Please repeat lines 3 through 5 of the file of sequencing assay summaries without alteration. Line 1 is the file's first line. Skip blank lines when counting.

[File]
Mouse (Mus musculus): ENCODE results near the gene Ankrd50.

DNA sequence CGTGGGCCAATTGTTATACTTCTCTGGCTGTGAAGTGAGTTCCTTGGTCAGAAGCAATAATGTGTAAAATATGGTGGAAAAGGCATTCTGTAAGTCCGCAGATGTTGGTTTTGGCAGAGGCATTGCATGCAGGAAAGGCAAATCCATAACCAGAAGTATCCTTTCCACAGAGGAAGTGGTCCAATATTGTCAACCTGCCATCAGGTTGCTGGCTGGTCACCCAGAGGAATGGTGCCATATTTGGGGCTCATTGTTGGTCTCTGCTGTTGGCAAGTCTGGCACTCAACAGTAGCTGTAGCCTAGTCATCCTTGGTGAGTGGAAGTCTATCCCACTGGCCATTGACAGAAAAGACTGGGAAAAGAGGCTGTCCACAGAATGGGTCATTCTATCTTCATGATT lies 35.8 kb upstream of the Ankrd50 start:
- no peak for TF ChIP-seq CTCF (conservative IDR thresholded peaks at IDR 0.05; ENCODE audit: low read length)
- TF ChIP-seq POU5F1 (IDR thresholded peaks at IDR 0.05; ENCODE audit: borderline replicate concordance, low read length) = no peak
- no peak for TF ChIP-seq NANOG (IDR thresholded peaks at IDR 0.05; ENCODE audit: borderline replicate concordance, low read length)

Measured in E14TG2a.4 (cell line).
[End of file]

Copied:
- no peak for TF ChIP-seq CTCF (conservative IDR thresholded peaks at IDR 0.05; ENCODE audit: low read length)
- TF ChIP-seq POU5F1 (IDR thresholded peaks at IDR 0.05; ENCODE audit: borderline replicate concordance, low read length) = no peak
- no peak for TF ChIP-seq NANOG (IDR thresholded peaks at IDR 0.05; ENCODE audit: borderline replicate concordance, low read length)